Shuker postulates that these could have been misidentified exotic salamanders or some other amphibian, but in the end we can’t be sure just what happened here. The homunculi in question all subsequently disappeared, although one of them reportedly died and was buried in the yard of Kufstein, meaning that its remains should still be there. The problem is that no one is quite sure where exactly he lived and if there is indeed a body buried there we will probably never find it. Is proof of a real homunculi out there buried and forgotten? Who knows?
In more recent times the idea that these mystical homunculi could really exist has largely been scoffed at by scientists. It is seen as the realm of superstition and magical thinking combined with very bizarre and very wrong ideas about how life is created or works, to create a concoction of pure myth and legend. Since it is all an obscure historical practice that we will probably never really understand, it is almost impossible to know for sure. However, there have been those who have pursued the creation of real homunculi right up into modern times, and there has on occasion even been “evidence” put forward for these attempts.
In 2015 a series of videos hit YouTube originating from the country of Russia, from a user who claimed to have created actual living homunculi. The user claimed to have used the recipe provided by Paracelsus, and documents the progress of his experiments, which yield some interesting results to be sure. The user says that he has performed five separate experiments, and that two of these have been successful, with the resulting odd creatures shown on camera and just about as bizarre as you’d imagine. In one of the experiments, the creature seems to spray something at him, after which it is smashed with a dictionary to apparently die. The videos are all in Russian and have been mostly derided as hoaxes, but they are still weird and disturbing all the same. You can see one of the videos here, but be warned it is definately creepy and not a little disturbing.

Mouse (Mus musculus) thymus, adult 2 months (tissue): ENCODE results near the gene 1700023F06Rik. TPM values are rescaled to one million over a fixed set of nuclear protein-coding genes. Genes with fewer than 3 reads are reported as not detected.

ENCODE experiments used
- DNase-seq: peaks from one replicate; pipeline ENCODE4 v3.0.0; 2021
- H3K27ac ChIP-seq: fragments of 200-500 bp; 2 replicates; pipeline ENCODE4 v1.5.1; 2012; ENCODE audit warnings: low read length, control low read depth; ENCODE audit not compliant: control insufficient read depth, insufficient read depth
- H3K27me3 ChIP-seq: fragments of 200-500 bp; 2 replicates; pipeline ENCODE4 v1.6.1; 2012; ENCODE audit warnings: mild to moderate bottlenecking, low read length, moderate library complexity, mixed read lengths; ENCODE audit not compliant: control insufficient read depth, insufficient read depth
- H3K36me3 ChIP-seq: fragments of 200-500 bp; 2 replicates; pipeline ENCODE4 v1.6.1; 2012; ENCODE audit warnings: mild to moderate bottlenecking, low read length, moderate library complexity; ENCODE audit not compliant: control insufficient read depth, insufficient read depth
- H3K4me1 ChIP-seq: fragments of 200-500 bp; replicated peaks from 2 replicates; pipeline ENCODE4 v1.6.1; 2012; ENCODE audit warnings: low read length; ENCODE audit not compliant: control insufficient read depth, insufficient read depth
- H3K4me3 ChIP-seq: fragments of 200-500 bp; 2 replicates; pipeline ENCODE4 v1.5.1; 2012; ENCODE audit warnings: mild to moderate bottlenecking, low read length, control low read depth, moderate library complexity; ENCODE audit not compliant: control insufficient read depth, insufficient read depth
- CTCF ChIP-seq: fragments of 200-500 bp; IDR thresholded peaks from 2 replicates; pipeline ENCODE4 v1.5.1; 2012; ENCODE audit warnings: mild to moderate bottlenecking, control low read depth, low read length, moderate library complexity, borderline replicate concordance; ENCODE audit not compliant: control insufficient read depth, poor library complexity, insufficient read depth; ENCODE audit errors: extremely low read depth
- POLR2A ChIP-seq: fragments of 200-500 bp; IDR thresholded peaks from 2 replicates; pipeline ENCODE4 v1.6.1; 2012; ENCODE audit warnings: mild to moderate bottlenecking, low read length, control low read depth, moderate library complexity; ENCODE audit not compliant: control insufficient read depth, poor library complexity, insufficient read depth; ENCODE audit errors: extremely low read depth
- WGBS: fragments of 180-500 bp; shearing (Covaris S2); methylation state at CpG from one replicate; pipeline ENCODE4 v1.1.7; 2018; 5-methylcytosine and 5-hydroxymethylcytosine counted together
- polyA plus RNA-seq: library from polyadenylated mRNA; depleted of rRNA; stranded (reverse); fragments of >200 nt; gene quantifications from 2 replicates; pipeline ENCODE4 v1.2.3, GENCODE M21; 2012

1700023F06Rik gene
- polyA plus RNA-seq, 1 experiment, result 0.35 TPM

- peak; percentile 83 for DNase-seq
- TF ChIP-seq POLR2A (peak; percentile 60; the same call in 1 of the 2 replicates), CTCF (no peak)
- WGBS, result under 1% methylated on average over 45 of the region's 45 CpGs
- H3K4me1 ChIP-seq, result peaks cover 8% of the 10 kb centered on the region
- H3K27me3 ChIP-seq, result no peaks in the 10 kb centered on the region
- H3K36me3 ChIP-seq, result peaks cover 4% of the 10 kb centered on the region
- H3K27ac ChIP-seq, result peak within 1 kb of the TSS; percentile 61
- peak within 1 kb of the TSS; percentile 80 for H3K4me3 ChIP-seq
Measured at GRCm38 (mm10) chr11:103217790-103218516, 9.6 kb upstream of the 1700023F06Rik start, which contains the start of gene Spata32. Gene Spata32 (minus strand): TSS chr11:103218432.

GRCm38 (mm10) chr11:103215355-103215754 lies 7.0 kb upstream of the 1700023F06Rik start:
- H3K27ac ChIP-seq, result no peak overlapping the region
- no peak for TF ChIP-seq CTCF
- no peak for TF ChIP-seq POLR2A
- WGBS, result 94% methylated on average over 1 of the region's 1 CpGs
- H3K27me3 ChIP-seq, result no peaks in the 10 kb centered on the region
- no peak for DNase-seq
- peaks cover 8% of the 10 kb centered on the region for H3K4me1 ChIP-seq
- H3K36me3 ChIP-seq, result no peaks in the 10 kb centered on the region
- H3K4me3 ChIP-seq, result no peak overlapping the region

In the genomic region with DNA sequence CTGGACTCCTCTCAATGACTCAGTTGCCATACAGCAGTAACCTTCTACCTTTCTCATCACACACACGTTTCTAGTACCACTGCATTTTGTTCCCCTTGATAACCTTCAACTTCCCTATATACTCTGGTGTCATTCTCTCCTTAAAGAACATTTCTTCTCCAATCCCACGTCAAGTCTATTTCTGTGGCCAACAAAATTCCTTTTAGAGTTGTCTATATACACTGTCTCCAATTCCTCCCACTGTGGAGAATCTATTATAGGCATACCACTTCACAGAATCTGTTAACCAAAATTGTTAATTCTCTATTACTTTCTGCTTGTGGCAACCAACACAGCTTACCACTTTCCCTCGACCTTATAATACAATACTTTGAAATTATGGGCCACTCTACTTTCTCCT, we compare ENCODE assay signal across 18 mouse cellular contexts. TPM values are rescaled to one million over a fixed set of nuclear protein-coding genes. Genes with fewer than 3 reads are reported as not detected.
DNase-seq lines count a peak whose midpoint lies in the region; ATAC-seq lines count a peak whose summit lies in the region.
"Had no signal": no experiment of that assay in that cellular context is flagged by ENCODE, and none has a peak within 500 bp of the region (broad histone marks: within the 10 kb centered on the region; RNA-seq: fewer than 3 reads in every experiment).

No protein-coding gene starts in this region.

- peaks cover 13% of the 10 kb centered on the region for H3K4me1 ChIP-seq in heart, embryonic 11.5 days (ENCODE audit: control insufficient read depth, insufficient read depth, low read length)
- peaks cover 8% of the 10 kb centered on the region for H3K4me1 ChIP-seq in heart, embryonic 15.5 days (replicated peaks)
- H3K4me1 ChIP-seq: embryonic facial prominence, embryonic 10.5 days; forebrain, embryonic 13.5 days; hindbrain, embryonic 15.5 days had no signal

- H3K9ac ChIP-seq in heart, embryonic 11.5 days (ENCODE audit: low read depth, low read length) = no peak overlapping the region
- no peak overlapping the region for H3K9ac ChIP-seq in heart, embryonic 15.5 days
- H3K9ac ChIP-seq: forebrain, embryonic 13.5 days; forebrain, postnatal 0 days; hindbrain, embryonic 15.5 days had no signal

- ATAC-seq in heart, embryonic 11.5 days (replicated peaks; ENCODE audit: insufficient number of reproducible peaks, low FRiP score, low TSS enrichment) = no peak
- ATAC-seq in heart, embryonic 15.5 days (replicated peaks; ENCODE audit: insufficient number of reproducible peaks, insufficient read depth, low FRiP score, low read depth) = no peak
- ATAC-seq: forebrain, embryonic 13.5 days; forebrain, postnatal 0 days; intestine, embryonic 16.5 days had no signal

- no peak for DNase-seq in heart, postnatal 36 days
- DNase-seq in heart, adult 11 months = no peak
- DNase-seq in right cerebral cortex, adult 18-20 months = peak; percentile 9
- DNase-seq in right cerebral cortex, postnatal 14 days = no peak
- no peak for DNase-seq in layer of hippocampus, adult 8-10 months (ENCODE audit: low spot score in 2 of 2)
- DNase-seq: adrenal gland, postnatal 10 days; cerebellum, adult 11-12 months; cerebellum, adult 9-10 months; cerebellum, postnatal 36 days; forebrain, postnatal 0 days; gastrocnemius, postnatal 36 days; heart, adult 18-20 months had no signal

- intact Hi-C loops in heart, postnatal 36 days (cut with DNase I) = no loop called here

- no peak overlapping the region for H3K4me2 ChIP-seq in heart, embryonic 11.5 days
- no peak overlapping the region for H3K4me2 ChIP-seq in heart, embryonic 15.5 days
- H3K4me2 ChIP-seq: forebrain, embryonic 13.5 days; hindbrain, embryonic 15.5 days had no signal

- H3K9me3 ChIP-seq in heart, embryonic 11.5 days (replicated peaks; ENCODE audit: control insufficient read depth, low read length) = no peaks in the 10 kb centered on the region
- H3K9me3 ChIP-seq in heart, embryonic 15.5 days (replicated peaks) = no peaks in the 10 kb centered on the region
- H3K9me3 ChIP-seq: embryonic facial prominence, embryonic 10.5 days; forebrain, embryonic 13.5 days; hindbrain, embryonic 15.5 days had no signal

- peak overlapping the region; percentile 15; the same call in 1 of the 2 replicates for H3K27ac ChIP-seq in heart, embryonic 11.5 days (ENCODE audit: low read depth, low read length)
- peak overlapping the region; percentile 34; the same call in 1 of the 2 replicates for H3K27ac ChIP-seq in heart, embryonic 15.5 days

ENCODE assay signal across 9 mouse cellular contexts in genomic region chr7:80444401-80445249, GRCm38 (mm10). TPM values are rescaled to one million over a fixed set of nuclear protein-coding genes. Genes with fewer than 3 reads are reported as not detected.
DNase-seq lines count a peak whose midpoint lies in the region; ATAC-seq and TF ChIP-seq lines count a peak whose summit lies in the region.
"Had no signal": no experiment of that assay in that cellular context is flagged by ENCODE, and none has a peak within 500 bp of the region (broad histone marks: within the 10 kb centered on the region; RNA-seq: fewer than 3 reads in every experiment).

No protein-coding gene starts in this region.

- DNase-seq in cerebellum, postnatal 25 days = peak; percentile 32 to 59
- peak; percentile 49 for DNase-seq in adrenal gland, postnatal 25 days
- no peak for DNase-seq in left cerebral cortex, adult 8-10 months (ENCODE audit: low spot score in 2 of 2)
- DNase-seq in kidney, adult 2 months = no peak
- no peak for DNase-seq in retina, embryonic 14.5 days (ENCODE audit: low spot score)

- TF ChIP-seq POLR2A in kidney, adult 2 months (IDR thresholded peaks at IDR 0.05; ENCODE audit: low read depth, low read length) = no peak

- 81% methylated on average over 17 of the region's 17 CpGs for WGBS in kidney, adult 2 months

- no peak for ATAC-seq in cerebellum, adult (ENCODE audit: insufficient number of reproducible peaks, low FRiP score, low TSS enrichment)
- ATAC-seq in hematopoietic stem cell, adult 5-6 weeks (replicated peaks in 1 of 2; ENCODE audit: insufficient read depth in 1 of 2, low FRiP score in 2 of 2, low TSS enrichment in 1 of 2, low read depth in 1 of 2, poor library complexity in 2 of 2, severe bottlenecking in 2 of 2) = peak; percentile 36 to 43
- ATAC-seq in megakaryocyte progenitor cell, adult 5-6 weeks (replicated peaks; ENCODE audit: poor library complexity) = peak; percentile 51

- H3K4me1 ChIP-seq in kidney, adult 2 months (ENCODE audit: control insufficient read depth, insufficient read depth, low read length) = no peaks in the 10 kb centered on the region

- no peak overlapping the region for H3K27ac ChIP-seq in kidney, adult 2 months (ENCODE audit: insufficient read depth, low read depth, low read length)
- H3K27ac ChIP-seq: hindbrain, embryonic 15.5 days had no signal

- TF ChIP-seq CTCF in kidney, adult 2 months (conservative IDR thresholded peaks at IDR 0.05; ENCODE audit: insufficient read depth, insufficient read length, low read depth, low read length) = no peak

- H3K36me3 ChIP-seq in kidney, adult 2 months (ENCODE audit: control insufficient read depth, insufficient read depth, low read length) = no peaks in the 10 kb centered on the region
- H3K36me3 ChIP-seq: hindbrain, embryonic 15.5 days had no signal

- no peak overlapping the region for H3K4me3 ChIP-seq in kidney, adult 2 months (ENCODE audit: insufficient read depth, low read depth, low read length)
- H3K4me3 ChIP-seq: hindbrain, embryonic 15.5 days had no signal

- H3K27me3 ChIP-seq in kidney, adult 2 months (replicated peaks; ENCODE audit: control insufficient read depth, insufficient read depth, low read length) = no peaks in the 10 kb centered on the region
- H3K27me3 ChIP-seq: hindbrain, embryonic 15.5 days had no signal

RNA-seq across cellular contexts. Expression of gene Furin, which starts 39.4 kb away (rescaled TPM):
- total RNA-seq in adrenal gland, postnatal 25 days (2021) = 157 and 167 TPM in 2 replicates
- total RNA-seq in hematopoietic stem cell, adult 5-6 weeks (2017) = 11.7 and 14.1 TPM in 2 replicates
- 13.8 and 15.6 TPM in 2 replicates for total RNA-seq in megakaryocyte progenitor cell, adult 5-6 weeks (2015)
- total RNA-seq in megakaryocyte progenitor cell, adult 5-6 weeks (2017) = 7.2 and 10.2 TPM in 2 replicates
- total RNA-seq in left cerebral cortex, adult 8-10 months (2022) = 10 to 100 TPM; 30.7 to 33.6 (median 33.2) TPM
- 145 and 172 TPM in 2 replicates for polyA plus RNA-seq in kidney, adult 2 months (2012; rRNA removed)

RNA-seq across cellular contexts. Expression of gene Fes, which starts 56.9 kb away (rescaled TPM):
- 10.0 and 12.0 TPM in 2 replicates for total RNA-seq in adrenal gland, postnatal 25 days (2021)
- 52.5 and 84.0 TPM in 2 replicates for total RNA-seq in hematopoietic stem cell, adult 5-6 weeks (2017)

It seems that our quest to meddle with nature and create life from nothing is not a new one. Humankind has been absorbed in this for hundreds of years, and shows no signs of ever really stopping. Where this will take us in the future is anyone’s guess, but it seems to be a natural tendency that compels us, and has throughout history. Whether the homunculi were ever real or not it is an interesting look through the window of time, and a startling realization that these are pursuits that we have always been engaged in, through whatever means we have at our disposal.